This is the second in a two-part Business English Podcast lesson that follows some of the internal discussions that take place in a company going through a merger.

Today’s episode focuses on casual office conversation and gossip. Office gossip is a type of informal conversation in which we tell secrets or rumors about other people or other departments. Gossip is often called water cooler chitchat, since the water cooler is where colleagues meet by chance and discuss things that are happening in the office. You might also want to review some of our previous shows on socializing for more language to use in these types of conversations.

For the listening today, we rejoin Jack at the guitar manufacturer headquarters, after his short but difficult chat with his boss Jim. Jack is in the cafeteria when a co-worker meets him there by chance.

Questions d'écoute

1) What did Frances hear from Joanna?
2) Who did Michelle take off with?
3) Where does Frances tell Jack she has to go?

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BEP 67 – Socialiser avec des collègues au travail

This is the fourth in a series of intermediate business ESL podcasts that focus on business travel. In this series we’re following a group of trainees who work for the telecommunications company Ambient as they visit their head office in Michigan in the U.S.

How do you make friendly chat with your colleagues? What kinds of topics can you talk about? We’ll be looking at some answers. En particulier, we’ll cover informal greetings and how to chat about movies. As almost everyone loves to go to the cinema, movies are usually a good topic for small talk.

As our listening begins, it’s Monday morning. Honesto, a trainee from the Philippines, says hello to his American colleague Brenda as she comes in to the office.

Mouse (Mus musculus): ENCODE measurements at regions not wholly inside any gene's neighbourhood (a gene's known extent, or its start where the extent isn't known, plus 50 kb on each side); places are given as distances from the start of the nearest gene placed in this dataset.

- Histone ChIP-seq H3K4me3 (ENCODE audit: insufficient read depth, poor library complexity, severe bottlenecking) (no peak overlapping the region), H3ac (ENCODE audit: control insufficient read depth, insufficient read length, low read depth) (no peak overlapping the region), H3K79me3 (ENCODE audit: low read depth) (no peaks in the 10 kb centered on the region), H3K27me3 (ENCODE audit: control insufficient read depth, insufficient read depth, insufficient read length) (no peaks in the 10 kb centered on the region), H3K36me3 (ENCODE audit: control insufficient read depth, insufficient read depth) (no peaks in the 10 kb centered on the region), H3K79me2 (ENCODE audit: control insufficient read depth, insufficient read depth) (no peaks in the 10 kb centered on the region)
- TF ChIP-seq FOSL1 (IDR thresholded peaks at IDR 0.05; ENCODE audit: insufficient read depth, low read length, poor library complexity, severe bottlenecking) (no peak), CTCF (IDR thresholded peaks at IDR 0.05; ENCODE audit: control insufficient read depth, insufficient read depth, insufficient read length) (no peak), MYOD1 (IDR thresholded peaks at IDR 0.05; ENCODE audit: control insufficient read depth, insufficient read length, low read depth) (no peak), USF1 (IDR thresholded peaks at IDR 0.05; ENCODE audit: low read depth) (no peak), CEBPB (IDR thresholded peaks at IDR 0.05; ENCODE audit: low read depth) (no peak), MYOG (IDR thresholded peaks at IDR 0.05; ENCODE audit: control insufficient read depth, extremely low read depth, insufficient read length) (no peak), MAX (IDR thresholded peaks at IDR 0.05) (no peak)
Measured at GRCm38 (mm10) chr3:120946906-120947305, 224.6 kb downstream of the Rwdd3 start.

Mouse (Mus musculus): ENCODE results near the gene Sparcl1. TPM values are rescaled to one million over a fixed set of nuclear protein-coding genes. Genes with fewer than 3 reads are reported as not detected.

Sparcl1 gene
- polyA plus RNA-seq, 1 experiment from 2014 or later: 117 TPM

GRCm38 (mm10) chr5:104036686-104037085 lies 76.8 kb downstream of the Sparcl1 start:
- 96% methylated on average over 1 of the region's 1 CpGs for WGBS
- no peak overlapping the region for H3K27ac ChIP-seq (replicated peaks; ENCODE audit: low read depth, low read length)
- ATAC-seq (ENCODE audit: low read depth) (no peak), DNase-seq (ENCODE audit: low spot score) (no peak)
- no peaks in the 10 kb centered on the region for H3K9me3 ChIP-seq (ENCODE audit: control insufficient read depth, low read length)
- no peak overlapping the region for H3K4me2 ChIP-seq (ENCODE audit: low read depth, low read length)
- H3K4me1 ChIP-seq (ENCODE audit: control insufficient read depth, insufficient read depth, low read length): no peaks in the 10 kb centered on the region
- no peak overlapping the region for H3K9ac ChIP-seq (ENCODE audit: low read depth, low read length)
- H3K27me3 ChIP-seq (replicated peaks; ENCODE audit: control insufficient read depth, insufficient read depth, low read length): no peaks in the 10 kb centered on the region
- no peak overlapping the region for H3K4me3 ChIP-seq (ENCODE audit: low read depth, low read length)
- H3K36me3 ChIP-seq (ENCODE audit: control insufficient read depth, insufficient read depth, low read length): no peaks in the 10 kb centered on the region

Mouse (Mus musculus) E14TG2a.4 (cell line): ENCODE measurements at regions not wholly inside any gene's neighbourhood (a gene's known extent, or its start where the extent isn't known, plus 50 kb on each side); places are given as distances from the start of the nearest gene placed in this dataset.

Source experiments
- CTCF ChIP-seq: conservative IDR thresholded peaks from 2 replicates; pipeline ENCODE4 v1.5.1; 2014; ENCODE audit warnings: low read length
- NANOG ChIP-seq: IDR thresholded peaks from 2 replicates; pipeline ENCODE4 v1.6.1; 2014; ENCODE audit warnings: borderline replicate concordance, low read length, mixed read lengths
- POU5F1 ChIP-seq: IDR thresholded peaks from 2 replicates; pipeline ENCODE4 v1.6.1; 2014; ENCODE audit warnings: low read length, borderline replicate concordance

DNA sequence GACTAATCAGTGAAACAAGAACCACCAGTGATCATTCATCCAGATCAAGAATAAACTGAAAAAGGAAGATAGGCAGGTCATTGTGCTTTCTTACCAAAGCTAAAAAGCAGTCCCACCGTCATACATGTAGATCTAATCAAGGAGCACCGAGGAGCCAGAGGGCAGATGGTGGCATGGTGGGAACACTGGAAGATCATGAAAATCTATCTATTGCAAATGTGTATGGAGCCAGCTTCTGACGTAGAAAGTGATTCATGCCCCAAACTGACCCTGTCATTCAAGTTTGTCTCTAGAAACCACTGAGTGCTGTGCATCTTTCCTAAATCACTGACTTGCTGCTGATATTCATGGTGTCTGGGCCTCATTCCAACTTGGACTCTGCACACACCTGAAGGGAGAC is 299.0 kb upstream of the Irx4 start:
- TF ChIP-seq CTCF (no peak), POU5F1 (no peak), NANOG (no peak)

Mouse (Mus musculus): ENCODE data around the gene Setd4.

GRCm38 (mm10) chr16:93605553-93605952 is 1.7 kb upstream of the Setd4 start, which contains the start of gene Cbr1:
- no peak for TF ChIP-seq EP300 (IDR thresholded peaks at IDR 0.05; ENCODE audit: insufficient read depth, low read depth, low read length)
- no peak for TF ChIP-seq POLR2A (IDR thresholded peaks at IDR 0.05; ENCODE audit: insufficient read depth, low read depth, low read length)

Questions d'écoute

1) What does Brenda mean when she says “veg out”?
2) What are critics and what did they think about Rush Hour 3?
3) How does Brenda like her coffee?

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BEP 45 – Socialiser: Poursuivre une conversation

This is the second in a two-part intermediate Business English Pod lesson on the basics of socializing and networking. Last time you learned ways to start and finish a conversation appropriately. Today you’ll be studying how to keep a conversation going by maintaining interest.

The listening continues on from dialogue 1 from last time: Comme vous vous en souviendrez, it takes place at the Asia-Pacific HR conference for Multi-Fresh, a global producer of health beverages. Penny””an HR officer from Kuala Lumpur””has struck up a conversation with George””the regional learning and development manager. Where we left off last time, Penny had just used a tag question”-Interesting speech, wasn’t it?" – to help get the conversation started.

Pendant que vous écoutez, essayez de répondre aux questions suivantes. The answers will be posted in a few days on the Listening Quiz page.

1) Near the beginning of the dialogue, Penny changes the subject. What was the old subject and what is the new subject?
2) Where has Penny seen George before?
3) What is George’s hobby?
4) What does George mean when he says “It’s not really such a big deal.”
5) Is Penny going to join George in next year’s event?